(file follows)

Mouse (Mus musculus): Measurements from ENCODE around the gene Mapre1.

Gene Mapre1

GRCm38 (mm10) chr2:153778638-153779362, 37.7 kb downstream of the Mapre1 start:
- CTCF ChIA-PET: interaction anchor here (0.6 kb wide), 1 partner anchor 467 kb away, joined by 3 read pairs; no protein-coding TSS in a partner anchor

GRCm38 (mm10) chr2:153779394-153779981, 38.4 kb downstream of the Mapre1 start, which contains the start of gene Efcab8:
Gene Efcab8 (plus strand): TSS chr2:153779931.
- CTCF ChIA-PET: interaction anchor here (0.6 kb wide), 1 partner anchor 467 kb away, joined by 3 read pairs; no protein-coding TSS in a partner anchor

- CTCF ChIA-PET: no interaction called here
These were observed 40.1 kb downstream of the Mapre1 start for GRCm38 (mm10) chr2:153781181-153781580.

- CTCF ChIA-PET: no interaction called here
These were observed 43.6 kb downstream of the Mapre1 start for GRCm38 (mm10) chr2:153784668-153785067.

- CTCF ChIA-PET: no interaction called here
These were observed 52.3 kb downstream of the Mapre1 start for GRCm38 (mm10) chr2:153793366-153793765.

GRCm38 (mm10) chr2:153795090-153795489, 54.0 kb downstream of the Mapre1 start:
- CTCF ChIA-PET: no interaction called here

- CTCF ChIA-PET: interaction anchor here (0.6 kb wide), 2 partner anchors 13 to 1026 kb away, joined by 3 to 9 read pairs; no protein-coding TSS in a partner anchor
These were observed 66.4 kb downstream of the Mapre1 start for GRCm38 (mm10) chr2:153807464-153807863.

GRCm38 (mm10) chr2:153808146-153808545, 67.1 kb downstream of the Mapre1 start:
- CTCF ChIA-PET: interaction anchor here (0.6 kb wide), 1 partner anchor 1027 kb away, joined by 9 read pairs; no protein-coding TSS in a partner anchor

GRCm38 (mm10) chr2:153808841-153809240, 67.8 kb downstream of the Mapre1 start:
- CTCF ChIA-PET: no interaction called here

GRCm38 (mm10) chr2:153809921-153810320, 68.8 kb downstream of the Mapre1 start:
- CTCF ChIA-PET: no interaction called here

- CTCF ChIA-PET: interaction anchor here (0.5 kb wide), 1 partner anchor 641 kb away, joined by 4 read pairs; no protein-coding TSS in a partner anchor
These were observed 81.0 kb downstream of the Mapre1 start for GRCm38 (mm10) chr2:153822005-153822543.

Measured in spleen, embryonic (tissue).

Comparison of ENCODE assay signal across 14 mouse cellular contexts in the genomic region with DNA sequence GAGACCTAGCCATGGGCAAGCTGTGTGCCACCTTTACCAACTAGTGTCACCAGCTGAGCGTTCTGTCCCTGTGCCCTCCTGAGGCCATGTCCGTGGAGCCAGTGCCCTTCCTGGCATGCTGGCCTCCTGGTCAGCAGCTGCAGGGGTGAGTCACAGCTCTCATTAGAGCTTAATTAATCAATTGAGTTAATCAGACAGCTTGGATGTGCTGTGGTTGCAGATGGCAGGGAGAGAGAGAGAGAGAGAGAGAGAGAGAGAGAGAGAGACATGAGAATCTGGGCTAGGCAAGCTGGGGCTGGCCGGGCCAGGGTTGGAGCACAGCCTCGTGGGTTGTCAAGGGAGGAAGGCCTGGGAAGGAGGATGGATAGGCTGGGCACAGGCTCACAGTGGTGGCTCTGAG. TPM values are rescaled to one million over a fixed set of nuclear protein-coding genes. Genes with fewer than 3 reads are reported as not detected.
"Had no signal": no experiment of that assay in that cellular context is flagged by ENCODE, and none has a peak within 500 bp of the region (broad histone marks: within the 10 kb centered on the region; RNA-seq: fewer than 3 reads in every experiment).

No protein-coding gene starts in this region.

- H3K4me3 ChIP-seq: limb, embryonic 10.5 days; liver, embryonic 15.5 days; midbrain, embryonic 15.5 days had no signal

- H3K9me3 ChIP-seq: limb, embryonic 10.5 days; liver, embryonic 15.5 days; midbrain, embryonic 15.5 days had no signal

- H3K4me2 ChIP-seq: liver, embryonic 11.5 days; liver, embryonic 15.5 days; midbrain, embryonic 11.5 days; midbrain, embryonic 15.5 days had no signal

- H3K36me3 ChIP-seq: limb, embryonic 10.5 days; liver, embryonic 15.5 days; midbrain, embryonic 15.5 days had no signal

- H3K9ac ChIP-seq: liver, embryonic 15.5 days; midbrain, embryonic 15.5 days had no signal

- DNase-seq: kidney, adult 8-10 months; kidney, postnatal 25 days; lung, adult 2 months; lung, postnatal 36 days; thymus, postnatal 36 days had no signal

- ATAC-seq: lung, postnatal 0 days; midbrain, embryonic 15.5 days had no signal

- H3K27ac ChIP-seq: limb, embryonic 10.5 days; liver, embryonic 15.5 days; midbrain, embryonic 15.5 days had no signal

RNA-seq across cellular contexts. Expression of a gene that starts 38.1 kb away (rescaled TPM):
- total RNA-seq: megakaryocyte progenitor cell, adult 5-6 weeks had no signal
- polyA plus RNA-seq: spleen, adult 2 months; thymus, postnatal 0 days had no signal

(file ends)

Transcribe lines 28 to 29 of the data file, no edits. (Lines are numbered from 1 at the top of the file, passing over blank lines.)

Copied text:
"Had no signal": no experiment of that assay in that cellular context is flagged by ENCODE, and none has a peak within 500 bp of the region (broad histone marks: within the 10 kb centered on the region; RNA-seq: fewer than 3 reads in every experiment).

No protein-coding gene starts in this region.